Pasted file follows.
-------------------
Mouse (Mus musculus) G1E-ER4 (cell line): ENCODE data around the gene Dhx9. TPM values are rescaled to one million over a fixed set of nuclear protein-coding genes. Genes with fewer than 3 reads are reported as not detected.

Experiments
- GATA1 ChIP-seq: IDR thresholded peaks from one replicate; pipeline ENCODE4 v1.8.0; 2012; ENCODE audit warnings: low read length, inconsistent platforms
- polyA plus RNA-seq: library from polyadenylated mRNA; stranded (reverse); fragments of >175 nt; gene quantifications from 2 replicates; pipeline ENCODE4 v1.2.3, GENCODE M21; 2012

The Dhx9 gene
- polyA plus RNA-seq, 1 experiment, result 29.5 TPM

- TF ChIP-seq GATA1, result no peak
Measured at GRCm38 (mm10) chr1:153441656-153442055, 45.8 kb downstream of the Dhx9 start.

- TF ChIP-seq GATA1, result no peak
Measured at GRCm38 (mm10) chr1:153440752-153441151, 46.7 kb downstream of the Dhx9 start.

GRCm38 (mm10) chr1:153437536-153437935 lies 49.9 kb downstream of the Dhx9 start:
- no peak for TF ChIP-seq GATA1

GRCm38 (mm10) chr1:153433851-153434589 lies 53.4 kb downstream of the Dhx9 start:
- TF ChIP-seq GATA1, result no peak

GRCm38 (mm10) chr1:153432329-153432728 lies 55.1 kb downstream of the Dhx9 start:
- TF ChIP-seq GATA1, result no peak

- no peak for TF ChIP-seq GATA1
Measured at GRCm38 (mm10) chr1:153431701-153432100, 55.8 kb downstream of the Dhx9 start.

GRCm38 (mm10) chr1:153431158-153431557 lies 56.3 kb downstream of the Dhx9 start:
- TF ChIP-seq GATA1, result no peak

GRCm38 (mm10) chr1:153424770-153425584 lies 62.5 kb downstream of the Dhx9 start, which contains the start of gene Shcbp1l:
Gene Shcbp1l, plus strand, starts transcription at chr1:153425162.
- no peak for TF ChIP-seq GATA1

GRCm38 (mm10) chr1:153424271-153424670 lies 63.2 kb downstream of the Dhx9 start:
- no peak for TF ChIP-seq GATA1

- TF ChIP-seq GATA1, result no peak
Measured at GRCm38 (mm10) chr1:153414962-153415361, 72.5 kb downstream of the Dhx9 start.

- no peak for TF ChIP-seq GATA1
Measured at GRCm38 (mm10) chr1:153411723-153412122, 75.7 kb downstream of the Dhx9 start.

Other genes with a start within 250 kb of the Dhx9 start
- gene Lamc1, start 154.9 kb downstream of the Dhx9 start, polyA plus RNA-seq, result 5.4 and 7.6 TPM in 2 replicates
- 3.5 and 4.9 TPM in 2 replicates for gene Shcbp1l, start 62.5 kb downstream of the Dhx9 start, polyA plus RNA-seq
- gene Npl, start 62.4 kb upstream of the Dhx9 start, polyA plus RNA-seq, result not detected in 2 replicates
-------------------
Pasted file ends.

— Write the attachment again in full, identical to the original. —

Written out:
Mouse (Mus musculus) G1E-ER4 (cell line): ENCODE data around the gene Dhx9. TPM values are rescaled to one million over a fixed set of nuclear protein-coding genes. Genes with fewer than 3 reads are reported as not detected.

Experiments
- GATA1 ChIP-seq: IDR thresholded peaks from one replicate; pipeline ENCODE4 v1.8.0; 2012; ENCODE audit warnings: low read length, inconsistent platforms
- polyA plus RNA-seq: library from polyadenylated mRNA; stranded (reverse); fragments of >175 nt; gene quantifications from 2 replicates; pipeline ENCODE4 v1.2.3, GENCODE M21; 2012

The Dhx9 gene
- polyA plus RNA-seq, 1 experiment, result 29.5 TPM

- TF ChIP-seq GATA1, result no peak
Measured at GRCm38 (mm10) chr1:153441656-153442055, 45.8 kb downstream of the Dhx9 start.

- TF ChIP-seq GATA1, result no peak
Measured at GRCm38 (mm10) chr1:153440752-153441151, 46.7 kb downstream of the Dhx9 start.

GRCm38 (mm10) chr1:153437536-153437935 lies 49.9 kb downstream of the Dhx9 start:
- no peak for TF ChIP-seq GATA1

GRCm38 (mm10) chr1:153433851-153434589 lies 53.4 kb downstream of the Dhx9 start:
- TF ChIP-seq GATA1, result no peak

GRCm38 (mm10) chr1:153432329-153432728 lies 55.1 kb downstream of the Dhx9 start:
- TF ChIP-seq GATA1, result no peak

- no peak for TF ChIP-seq GATA1
Measured at GRCm38 (mm10) chr1:153431701-153432100, 55.8 kb downstream of the Dhx9 start.

GRCm38 (mm10) chr1:153431158-153431557 lies 56.3 kb downstream of the Dhx9 start:
- TF ChIP-seq GATA1, result no peak

GRCm38 (mm10) chr1:153424770-153425584 lies 62.5 kb downstream of the Dhx9 start, which contains the start of gene Shcbp1l:
Gene Shcbp1l, plus strand, starts transcription at chr1:153425162.
- no peak for TF ChIP-seq GATA1

GRCm38 (mm10) chr1:153424271-153424670 lies 63.2 kb downstream of the Dhx9 start:
- no peak for TF ChIP-seq GATA1

- TF ChIP-seq GATA1, result no peak
Measured at GRCm38 (mm10) chr1:153414962-153415361, 72.5 kb downstream of the Dhx9 start.

- no peak for TF ChIP-seq GATA1
Measured at GRCm38 (mm10) chr1:153411723-153412122, 75.7 kb downstream of the Dhx9 start.

Other genes with a start within 250 kb of the Dhx9 start
- gene Lamc1, start 154.9 kb downstream of the Dhx9 start, polyA plus RNA-seq, result 5.4 and 7.6 TPM in 2 replicates
- 3.5 and 4.9 TPM in 2 replicates for gene Shcbp1l, start 62.5 kb downstream of the Dhx9 start, polyA plus RNA-seq
- gene Npl, start 62.4 kb upstream of the Dhx9 start, polyA plus RNA-seq, result not detected in 2 replicates